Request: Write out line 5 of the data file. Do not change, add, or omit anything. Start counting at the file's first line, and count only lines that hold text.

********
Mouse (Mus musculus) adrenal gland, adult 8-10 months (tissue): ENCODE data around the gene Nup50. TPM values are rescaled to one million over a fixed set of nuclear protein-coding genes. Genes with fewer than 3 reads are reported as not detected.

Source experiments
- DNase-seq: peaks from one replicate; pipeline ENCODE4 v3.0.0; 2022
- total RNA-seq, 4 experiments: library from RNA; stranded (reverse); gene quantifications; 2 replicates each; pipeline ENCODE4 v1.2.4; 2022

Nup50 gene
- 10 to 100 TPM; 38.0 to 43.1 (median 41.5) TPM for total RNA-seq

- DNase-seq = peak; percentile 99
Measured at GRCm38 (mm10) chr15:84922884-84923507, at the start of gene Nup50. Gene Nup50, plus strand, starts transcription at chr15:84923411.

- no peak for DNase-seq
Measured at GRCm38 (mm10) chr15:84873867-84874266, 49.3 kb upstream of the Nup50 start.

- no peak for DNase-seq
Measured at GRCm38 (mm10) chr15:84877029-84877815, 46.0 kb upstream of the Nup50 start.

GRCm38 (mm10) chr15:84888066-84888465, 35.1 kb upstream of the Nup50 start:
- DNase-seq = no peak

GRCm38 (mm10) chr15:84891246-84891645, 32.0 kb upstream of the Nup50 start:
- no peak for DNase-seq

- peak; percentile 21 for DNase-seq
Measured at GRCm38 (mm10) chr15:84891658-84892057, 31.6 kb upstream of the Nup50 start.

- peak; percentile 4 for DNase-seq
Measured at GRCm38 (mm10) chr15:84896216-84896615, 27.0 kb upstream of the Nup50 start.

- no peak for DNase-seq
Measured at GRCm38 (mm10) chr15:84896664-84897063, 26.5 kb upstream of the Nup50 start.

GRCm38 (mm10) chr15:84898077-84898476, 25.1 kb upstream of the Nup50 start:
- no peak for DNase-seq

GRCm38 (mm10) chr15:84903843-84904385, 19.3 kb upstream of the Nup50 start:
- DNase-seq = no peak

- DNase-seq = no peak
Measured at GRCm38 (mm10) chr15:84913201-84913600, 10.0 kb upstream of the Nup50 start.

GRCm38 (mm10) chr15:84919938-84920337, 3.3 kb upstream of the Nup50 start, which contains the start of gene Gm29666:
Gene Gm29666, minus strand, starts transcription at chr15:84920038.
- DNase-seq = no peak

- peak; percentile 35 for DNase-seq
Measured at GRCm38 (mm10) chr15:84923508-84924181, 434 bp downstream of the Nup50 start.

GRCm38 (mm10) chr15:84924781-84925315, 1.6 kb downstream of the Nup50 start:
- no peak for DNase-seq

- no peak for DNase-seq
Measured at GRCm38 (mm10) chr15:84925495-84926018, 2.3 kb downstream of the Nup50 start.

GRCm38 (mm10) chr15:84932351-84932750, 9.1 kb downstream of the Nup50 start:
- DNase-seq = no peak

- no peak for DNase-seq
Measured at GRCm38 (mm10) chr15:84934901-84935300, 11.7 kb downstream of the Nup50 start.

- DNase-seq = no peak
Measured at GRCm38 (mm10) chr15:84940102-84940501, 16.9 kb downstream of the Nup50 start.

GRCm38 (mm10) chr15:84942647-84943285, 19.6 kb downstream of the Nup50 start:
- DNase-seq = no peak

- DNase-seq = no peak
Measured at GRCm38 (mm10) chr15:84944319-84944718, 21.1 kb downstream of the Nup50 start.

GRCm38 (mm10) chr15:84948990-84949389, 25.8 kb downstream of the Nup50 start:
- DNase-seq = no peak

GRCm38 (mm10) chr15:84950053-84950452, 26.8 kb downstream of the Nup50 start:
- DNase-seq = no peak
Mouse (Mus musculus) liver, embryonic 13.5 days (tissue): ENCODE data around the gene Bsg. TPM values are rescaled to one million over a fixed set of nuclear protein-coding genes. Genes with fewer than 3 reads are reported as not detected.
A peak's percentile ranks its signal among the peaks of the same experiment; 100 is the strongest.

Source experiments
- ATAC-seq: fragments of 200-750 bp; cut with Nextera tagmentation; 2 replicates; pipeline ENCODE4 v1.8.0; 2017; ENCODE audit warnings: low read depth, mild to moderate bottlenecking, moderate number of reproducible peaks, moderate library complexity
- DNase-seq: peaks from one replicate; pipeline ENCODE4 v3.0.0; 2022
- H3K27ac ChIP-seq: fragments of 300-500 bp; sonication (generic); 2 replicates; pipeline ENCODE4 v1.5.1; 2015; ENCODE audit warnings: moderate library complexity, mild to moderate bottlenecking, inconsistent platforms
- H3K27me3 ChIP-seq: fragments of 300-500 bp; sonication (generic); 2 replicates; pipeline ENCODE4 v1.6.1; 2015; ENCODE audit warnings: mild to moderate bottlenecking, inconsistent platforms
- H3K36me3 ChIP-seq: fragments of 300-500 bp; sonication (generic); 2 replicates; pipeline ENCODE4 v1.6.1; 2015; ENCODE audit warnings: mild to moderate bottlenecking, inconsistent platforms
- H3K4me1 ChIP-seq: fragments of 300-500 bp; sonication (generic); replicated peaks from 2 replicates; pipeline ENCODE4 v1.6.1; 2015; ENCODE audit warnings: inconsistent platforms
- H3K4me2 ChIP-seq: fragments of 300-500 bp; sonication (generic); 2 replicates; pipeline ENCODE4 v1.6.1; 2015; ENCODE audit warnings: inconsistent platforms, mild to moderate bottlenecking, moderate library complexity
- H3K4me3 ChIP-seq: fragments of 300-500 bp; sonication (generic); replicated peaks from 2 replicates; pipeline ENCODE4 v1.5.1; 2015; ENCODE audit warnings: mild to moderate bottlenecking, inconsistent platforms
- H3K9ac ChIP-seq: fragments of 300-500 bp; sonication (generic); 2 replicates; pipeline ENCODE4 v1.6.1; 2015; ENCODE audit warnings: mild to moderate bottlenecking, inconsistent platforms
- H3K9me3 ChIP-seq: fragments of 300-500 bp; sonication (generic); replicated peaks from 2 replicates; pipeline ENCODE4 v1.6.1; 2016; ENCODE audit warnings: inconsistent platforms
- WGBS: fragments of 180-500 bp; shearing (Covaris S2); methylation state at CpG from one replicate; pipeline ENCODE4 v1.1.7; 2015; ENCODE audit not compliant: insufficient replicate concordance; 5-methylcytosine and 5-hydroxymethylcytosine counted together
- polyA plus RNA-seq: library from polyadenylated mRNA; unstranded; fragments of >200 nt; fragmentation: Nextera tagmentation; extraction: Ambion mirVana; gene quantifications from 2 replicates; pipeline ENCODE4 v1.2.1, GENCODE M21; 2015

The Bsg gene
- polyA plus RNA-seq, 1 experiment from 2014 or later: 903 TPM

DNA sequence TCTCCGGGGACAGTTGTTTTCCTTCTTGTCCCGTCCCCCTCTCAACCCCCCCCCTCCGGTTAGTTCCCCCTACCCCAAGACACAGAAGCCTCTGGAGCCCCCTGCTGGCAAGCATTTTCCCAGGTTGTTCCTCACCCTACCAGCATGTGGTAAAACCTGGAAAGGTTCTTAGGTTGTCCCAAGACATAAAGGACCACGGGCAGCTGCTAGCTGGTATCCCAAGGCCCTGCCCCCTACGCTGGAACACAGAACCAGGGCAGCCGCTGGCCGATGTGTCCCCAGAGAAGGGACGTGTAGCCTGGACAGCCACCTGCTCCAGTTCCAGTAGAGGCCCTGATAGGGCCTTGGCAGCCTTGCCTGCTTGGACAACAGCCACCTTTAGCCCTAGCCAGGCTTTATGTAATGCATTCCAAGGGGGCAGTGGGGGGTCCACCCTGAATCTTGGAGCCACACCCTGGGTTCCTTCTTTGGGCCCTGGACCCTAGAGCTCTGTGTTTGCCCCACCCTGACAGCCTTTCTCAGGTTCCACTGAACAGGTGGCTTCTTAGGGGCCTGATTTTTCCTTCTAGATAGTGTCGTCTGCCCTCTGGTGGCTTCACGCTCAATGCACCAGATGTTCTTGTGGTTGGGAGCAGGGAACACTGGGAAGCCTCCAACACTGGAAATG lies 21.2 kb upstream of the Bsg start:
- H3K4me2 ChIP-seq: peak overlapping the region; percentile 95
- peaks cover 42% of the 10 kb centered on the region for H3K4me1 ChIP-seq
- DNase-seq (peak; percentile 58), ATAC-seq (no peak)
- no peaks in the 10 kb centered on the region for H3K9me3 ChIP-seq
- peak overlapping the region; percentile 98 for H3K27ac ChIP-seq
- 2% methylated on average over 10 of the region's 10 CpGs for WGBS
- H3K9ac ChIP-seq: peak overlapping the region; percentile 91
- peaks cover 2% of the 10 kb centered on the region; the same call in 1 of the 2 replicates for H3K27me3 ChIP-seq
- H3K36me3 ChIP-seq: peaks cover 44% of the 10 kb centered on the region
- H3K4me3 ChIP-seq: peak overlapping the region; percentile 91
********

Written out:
Nup50 gene